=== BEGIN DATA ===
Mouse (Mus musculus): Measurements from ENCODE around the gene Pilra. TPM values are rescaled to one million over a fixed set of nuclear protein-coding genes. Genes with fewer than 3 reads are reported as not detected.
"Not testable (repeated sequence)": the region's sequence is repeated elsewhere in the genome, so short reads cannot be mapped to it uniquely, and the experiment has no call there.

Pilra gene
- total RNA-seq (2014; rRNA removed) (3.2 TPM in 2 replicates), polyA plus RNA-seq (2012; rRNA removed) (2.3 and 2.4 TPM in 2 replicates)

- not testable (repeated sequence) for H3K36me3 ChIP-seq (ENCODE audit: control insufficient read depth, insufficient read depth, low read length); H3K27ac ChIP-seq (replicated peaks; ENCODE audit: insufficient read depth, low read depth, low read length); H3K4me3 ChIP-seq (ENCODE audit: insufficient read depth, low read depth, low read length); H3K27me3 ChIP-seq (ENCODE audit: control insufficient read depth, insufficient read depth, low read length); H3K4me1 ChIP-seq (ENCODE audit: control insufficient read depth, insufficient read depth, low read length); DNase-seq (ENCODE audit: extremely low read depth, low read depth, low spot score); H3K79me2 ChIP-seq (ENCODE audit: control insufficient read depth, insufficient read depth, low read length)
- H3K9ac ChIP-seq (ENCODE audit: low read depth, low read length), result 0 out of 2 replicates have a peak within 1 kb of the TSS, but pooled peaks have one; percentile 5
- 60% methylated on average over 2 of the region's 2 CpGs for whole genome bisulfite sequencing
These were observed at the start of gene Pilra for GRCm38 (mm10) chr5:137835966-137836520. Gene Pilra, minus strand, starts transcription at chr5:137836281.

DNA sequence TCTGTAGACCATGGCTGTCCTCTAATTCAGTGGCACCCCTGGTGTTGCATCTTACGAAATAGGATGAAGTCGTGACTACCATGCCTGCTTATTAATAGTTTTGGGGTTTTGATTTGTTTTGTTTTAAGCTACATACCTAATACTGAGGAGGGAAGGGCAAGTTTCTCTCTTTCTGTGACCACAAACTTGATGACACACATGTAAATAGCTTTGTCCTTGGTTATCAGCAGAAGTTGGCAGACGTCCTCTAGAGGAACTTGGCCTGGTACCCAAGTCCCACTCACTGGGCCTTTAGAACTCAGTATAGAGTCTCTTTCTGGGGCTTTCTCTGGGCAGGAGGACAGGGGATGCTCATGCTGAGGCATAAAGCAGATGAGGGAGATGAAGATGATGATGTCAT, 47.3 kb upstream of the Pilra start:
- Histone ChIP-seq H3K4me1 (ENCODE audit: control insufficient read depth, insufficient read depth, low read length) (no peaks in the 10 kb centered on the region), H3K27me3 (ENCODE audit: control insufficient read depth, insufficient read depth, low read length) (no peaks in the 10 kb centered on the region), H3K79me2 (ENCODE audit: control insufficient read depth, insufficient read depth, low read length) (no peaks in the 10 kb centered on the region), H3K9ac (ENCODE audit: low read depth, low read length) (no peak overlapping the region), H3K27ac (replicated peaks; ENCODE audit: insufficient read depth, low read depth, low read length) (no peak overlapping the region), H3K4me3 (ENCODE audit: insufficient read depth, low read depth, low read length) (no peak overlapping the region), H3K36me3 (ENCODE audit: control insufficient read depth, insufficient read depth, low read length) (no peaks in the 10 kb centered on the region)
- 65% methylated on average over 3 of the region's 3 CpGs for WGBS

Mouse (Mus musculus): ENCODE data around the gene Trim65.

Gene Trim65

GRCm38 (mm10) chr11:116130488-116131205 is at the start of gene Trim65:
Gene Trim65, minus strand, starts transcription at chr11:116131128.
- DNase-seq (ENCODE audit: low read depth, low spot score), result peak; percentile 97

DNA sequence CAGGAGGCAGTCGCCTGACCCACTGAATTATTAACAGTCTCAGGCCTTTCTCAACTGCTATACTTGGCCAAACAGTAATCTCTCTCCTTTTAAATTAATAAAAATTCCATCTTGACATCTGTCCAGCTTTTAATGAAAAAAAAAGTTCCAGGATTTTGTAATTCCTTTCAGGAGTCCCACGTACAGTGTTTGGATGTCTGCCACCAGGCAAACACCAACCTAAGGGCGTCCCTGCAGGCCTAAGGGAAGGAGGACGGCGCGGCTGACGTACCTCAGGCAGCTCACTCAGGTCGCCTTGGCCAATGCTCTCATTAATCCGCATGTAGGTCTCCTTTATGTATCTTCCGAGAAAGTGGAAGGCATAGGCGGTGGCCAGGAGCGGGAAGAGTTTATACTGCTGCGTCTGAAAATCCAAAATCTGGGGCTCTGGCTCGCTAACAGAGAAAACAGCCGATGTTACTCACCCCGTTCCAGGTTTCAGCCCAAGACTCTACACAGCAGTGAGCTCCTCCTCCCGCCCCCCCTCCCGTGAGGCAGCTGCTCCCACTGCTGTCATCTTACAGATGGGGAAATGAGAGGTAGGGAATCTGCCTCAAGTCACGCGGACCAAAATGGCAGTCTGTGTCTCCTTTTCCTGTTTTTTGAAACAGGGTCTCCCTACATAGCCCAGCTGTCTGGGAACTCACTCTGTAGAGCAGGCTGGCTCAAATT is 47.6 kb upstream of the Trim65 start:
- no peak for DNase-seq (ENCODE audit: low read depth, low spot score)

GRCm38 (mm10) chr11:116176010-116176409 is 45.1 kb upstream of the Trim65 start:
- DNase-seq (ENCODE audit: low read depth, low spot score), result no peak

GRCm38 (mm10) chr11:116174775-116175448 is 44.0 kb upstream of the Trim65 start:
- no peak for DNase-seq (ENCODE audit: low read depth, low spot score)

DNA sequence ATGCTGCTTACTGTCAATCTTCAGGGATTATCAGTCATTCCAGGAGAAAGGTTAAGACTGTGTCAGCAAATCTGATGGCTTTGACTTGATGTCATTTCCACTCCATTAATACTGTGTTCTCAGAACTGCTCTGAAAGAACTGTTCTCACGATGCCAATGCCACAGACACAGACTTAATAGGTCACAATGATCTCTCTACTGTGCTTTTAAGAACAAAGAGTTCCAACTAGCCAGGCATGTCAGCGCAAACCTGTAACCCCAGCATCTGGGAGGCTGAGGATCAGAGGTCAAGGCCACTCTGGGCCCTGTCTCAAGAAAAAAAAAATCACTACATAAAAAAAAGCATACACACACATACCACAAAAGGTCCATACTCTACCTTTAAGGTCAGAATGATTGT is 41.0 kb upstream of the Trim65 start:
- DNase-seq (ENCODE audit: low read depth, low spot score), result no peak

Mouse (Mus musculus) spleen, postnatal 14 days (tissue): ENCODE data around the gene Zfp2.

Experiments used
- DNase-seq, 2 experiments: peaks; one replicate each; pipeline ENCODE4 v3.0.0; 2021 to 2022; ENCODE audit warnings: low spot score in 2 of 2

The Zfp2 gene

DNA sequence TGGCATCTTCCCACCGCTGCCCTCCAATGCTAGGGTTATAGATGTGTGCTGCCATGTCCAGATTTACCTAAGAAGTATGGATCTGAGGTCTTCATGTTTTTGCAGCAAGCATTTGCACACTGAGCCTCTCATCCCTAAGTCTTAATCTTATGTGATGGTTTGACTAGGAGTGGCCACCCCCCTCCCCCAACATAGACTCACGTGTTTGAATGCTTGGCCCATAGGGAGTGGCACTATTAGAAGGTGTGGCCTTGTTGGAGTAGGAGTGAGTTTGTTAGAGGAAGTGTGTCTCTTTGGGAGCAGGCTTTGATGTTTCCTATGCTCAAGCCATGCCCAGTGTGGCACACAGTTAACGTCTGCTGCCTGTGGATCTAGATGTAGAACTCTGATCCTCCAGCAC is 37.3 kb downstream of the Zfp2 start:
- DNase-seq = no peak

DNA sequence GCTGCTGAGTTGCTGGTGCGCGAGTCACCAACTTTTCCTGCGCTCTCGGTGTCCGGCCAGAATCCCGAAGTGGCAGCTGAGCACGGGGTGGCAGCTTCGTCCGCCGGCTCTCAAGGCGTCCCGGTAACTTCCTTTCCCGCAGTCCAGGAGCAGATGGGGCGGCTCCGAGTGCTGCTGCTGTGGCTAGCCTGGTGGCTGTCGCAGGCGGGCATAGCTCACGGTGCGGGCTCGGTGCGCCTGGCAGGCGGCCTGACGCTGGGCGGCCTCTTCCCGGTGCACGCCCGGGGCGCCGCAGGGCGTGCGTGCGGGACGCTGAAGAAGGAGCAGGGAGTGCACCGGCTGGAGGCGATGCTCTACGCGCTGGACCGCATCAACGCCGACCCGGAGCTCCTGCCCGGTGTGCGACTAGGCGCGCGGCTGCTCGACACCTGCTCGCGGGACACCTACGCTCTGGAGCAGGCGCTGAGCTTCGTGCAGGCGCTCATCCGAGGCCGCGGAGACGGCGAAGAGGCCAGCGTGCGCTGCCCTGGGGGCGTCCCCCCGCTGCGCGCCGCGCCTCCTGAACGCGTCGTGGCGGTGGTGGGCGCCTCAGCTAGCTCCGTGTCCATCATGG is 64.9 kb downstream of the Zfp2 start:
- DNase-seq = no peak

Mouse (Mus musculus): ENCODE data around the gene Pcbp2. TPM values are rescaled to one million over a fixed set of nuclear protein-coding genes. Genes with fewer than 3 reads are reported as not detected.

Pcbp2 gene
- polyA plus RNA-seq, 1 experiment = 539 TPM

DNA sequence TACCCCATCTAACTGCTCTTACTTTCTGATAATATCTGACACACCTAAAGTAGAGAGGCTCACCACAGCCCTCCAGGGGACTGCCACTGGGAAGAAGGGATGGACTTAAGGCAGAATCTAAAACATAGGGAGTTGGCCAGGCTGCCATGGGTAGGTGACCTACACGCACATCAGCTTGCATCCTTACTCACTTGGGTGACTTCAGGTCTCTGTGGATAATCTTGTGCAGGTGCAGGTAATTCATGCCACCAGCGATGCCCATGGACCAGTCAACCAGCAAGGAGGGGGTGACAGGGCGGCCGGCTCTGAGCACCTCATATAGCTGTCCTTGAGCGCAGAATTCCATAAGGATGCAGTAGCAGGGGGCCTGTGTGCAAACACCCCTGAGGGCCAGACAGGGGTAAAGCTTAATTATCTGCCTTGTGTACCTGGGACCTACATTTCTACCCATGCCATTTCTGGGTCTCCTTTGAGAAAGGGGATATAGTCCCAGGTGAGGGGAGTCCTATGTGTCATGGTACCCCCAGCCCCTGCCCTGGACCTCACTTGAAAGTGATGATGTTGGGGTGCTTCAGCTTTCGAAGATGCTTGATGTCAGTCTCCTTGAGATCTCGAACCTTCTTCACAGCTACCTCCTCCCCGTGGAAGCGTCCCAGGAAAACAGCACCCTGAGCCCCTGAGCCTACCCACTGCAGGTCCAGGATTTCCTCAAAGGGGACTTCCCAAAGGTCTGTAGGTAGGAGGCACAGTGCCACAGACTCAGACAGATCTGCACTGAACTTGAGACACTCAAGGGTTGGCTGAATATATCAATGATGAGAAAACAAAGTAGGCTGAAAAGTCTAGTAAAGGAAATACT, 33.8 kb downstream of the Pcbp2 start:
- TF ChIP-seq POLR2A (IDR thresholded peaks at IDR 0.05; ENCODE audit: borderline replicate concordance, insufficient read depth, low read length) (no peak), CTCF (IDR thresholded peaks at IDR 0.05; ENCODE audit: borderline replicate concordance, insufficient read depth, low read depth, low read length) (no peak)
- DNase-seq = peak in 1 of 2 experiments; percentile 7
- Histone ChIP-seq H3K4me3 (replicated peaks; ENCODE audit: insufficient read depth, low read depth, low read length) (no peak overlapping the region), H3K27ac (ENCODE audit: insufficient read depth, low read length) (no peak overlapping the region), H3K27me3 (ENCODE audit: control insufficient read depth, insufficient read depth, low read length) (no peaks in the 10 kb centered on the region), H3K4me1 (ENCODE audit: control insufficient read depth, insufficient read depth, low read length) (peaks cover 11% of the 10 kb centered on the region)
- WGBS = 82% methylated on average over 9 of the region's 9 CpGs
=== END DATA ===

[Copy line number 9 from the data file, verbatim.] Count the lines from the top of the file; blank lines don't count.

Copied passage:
DNA sequence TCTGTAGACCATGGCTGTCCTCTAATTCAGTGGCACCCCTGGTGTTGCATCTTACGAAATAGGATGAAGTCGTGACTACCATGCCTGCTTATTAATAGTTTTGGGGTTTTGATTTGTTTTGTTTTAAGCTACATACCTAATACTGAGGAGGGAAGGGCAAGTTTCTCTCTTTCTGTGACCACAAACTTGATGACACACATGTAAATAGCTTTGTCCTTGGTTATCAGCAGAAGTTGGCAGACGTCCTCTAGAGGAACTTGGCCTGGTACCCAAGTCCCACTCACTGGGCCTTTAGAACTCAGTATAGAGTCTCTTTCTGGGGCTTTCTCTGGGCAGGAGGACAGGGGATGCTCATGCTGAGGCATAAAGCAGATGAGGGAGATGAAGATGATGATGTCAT, 47.3 kb upstream of the Pilra start: